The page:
Tehrik-e-Taliban Pakistan Wednesday claimed a breakthrough in talks with the government for restoration of peace to the restive tribal areas and militancy-hit Swat valley.

“Our talks have entered into a crucial phase and there is a possibility of signing a peace accord next week,” remarked Maulvi Omar, a TTP spokesman.

The TTP is an association of all the militant groups operating in the seven tribal regions as well as 24 settled districts of NWFP.

The TTP is a conglomeration of tribal warlords and fighters led by Baitullah Mehsud, whom we profiled in Baitullah Mehsud: The Most Powerful Man in Waziristan.

Talking to ‘The News’ from an undisclosed location, he avoided disclosing identity of the jirga members brokering the deal between the government and militants.

Omar said both sides had forwarded their respective demands and proposals to the negotiating team for restoration of peace in the region.

“We have been showing maximum flexibility in our stance and strictly stand by the ceasefire that we announced earlier for success of our talks,” the spokesman said.

About some of their demands forwarded to the jirga members, Omar said they wanted an end to military operations, which according to him caused numerous hardships to the common tribes people including release of their people being held during military actions and compensation for those suffered losses.

Sounding optimistic about their negotiations, he claimed the talks could make a breakthrough next week and could pave the way for signing a peace deal.

About the government’s stand for not including foreign militants in the negotiation process, Omar strongly denied presence of foreigners in the Federally Administered Tribal Areas (Fata) and alleged that government had killed innocent people in the name of war on terrorism and foreign elements as, according to him, all the important al-Qaeda members like Khalid Sheikh Mohammad and Abu Zubeda were arrested from Islamabad and Faisalabad.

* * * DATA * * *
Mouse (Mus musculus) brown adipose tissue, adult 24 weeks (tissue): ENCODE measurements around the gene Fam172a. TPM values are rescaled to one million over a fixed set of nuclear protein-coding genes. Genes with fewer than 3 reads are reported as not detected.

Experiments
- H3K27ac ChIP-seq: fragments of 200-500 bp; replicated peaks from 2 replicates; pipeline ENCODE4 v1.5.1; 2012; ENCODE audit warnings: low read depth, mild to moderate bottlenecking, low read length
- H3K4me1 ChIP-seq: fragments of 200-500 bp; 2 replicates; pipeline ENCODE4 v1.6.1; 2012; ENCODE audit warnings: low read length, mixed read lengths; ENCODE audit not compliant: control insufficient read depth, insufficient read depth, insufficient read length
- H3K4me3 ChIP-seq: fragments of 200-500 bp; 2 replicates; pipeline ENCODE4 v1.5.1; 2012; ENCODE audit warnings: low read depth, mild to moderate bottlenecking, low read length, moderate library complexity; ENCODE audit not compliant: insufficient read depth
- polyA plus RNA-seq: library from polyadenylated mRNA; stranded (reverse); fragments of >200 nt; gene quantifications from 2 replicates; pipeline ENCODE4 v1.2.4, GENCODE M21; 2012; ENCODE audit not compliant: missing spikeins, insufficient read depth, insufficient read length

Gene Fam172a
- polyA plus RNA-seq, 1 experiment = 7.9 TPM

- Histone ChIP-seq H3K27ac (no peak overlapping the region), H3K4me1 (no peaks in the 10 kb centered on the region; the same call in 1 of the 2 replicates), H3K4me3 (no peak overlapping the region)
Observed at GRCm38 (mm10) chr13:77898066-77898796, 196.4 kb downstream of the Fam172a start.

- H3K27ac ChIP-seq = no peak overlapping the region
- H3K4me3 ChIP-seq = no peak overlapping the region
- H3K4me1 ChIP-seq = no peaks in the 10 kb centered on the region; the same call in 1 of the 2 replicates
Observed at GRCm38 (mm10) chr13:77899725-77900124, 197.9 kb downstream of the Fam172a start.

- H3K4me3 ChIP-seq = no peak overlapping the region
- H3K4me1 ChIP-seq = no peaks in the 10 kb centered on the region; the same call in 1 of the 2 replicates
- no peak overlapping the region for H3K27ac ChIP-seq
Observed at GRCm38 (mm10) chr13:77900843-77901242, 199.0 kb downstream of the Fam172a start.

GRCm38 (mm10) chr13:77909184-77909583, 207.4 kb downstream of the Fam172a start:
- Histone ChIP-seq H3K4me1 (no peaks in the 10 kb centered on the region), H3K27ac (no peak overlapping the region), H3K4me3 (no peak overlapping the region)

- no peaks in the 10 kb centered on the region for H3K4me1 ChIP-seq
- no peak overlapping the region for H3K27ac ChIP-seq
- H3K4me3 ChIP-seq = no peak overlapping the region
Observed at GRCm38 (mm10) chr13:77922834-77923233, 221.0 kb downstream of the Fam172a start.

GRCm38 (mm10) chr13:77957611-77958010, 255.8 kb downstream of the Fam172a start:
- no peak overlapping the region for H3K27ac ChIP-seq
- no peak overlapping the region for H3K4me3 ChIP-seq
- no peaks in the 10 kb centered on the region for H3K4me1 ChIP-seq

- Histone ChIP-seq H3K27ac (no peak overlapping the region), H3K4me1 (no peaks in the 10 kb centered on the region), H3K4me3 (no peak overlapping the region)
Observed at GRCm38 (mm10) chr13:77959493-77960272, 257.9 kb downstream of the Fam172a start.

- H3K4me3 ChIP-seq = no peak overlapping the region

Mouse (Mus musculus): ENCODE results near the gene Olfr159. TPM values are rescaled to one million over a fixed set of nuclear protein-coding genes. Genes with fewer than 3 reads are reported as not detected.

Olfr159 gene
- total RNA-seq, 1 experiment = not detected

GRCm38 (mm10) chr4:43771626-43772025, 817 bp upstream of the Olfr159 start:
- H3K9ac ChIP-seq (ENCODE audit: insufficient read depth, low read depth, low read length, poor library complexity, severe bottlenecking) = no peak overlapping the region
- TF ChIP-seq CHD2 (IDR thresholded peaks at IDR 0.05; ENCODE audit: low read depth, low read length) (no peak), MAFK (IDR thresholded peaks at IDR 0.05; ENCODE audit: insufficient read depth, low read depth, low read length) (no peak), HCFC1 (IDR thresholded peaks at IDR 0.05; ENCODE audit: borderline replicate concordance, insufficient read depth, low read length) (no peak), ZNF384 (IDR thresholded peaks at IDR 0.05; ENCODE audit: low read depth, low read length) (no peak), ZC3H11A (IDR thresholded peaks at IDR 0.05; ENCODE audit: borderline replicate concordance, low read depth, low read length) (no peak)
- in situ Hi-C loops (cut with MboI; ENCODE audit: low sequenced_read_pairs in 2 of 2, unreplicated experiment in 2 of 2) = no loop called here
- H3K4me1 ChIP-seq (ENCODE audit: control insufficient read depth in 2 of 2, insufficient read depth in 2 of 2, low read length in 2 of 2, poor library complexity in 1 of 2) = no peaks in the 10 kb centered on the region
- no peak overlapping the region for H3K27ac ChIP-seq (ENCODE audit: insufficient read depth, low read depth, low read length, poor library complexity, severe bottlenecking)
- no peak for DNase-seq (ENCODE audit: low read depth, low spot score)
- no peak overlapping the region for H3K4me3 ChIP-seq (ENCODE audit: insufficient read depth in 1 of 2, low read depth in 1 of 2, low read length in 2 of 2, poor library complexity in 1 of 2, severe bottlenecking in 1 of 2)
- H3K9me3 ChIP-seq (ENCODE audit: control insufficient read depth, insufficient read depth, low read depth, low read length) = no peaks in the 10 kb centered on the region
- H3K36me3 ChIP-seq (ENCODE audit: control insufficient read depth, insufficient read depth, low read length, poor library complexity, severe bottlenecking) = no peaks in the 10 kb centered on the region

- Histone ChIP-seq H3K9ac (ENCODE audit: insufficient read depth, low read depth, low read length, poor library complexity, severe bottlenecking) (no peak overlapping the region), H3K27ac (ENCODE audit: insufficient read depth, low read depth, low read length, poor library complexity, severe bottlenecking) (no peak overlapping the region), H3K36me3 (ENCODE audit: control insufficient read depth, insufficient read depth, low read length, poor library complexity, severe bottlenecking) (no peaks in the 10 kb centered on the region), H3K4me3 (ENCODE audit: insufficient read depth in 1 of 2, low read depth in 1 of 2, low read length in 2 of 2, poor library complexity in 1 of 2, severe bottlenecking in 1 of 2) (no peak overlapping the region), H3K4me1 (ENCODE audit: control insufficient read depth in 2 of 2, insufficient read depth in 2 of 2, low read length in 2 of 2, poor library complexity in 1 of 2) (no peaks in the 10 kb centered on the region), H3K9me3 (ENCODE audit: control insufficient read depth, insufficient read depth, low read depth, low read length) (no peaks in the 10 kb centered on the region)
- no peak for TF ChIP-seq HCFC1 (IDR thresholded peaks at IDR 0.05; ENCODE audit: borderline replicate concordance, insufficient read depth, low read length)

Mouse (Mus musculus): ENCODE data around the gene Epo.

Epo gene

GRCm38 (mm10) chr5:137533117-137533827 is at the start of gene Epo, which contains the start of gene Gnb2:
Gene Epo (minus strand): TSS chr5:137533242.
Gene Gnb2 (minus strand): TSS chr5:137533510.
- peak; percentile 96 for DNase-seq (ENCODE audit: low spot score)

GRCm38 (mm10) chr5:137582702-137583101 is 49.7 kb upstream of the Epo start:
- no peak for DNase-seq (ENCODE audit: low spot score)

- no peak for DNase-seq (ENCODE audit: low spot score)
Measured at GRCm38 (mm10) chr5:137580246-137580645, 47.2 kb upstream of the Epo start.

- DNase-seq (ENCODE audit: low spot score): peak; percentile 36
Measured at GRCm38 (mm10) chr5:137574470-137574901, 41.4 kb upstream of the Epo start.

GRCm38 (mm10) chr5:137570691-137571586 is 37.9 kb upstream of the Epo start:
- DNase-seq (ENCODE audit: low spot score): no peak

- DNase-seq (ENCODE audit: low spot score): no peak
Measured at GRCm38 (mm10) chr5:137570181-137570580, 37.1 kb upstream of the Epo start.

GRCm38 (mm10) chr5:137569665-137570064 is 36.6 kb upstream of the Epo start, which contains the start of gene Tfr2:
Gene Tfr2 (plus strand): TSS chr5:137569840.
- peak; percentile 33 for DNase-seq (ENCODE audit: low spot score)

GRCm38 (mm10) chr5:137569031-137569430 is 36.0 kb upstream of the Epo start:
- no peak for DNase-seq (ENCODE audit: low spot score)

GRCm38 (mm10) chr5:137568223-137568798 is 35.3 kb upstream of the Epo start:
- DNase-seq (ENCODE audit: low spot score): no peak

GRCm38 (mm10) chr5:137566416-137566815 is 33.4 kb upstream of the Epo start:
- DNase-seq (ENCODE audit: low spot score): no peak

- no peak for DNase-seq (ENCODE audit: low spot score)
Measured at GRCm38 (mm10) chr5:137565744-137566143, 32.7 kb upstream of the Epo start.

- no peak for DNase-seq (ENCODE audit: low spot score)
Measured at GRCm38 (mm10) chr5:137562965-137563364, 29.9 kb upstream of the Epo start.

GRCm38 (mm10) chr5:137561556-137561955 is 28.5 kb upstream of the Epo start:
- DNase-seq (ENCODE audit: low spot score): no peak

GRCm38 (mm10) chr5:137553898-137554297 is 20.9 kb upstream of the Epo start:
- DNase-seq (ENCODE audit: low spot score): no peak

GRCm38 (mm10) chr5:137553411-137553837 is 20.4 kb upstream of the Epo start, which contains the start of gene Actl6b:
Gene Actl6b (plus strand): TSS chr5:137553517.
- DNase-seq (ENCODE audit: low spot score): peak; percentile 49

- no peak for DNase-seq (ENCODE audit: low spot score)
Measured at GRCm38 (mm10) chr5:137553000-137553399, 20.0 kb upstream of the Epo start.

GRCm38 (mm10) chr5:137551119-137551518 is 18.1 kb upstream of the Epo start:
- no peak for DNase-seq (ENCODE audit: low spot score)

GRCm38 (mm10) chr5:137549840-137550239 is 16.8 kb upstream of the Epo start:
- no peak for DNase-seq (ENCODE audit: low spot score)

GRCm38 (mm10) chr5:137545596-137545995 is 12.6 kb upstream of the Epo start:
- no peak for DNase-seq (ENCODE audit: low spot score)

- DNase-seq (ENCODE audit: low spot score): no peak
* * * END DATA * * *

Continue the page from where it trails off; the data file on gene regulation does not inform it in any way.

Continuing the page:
“There is no need for foreign militants in the tribal areas as we have the strength to fight our common enemy which is the United States and its allies,” said the militants spokesman.

Omar, however, made it clear that their war against the US-led forces would continue till their complete withdrawal from Afghanistan.

“US forces’ presence in Afghanistan is dangerous for the entire region in general and Pakistan in particular. They must be forced to leave the region at all costs,” Maulvi Omar said.

Asked that Baitullah Mehsud’s name had appeared in the Time magazine’s list of world’s 100 most influential people, Omar said Baitullah got worldwide reputation by his love for Islam and spirit for jihad.

Like every year, Time magazine is inviting reader to vote for leaders, artists, entrepreneurs and thinkers who shape the world and deserve a spot on its annual list. There are currently 207 finalists and the list will be published in the magazine’s next issue.

“Baitullah Mehsud got this reputation because of his services for Islam who played crucial role in uniting all Mujahideen factions in Pakistan and bringing them under the single banner of Tehrik-e-Taliban Pakistan,” explained Maulvi Omar, who was not aware that Baitullah’s name has been published in the magazine.

The pathway of negotiations is even being pursued within the Afghanistan administration.  Counterinsurgency campaigns have an ebb and flow.  Timeliness is critical, as is convincing the population that those who wage COIN are committed to the effort.  The commitment has been evident in Iraq where negotiations with Sheikh Sattar Abdul Abu Risha occurred from a position of military strength in the Anbar Province, thus leading to continuing peace and alliance with the U.S. in Anbar.